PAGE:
While I cannot believe that our history constantly must be reviewed, the truth is that economic, political, and educational burdens were put on African Americans that neither my parents nor my siblings and I faced. My father could access all aspects of the G.I. Bill following his service in the Second World War.  He did so, never realizing that people of color, even other veterans, were regularly unable to access those benefits for no other reason than their skin color. Home loans were restricted, making the following of jobs from the central city to the new suburbs difficult or impossible. Schools serving communities of color were regularly under-resourced.  In my lifetime African American Memphians were restricted from access to municipal facilities their taxes supported.   School segregation was as normal as the sun rising in the East and setting in the West.

A more thoroughgoing example of pervasive cultural racism is hard to imagine than my High School nickname and mascot. We were the Overton Rebels and Colonel Reb our symbol.  Our ROTC unit shoulder patch was the image of a grizzled Confederate soldier with a battle flag and the legend, “Forget, Hell”.  The American apartheid with its accompanying economic, political, and educational ghettoization was the nature of our nation. Political and legal actions of the late 1940s and 50s that began the legal change the nation, and ramped up in the 1960s and 1970s, have been under attack since.

Today we face the cumulative impact on a people of close to 400 years of deliberate injury, evil action, and callous disregard.  The situation calls for prayer and prayerful action.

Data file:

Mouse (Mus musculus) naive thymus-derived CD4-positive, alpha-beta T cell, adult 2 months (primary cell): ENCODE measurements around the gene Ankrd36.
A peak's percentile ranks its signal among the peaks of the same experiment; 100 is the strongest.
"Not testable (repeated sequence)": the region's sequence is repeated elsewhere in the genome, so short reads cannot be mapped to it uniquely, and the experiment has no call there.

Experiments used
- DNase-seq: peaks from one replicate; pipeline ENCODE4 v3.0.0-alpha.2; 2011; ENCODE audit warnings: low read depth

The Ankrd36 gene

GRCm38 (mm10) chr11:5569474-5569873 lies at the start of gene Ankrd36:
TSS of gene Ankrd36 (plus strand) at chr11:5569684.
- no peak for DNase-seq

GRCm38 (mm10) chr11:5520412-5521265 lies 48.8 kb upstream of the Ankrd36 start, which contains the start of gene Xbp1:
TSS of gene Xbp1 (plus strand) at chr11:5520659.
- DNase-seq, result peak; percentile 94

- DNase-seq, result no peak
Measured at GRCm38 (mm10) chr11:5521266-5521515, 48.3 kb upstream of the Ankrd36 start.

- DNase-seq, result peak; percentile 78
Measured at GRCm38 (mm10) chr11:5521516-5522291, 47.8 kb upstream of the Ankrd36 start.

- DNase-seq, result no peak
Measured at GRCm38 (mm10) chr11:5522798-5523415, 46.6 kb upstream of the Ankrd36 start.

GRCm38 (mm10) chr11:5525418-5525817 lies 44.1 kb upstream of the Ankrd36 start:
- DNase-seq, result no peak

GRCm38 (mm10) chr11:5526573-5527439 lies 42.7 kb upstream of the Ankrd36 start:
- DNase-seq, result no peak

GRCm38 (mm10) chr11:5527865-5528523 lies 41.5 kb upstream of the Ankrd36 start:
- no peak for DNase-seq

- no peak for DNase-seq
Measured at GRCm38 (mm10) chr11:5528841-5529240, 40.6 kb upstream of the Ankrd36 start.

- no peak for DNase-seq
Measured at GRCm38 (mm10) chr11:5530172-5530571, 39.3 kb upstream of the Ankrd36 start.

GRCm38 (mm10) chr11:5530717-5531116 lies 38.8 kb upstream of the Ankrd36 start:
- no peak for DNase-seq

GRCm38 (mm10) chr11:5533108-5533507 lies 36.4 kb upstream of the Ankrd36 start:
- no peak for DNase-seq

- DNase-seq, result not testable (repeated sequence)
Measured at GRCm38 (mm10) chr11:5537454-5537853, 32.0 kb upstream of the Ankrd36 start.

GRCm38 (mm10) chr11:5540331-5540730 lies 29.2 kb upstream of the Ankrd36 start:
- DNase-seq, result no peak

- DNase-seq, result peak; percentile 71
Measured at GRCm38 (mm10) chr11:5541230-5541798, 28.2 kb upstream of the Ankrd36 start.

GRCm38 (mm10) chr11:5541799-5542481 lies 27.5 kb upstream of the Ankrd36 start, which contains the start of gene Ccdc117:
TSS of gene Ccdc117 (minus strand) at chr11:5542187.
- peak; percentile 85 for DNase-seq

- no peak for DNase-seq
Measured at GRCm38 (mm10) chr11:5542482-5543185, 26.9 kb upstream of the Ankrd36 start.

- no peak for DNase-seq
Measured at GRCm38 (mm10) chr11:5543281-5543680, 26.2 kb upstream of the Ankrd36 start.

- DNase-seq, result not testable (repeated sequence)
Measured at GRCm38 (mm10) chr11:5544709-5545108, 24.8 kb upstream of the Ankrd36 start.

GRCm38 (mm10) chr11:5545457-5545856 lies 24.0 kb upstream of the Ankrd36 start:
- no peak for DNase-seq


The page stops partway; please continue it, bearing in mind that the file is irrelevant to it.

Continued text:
To pray that black lives matter is to acknowledge that a group and individuals in the group in our larger community need prayer and prayerful action.

To pray that black lives matter is to recognize that members of our human family, our faith family, our secular national family, have been injured and need service for as long as necessary to offset the injuries done.

To pray that black lives matter does not diminish the lives of any other group of people.

To pray that black lives matter does not attribute blame for past actions to those who inherited our current situation.

To pray that black lives mater calls on those so praying to learn where they have benefited from inequity and address the resultant inequity.

To pray that black lives matter avoids creating another superior/subordinate social situation.

To pray that black lives matter challenges those who pray to educate themselves to the causes of the injury, listen to the experiential knowledge earned by the victims of race-based injuries and take agreed upon, not imposed upon, action to heal the current injury, remove the source of the injury, and work towards a condition that prevents the injury from reoccurring.

To the Lord, our God we pray: black lives matter…to me, to us, and to You, O God.

Lord, hear our prayer. Now, Lord, lead us as we respond.

 

Leave a Reply

Fill in your details below or click an icon to log in:

WordPress.com Logo

You are commenting using your WordPress.com account. Log Out /  Change )

Google photo

You are commenting using your Google account. Log Out /  Change )

Twitter picture

You are commenting using your Twitter account. Log Out /  Change )

Facebook photo

You are commenting using your Facebook account. Log Out /  Change )

Connecting to %s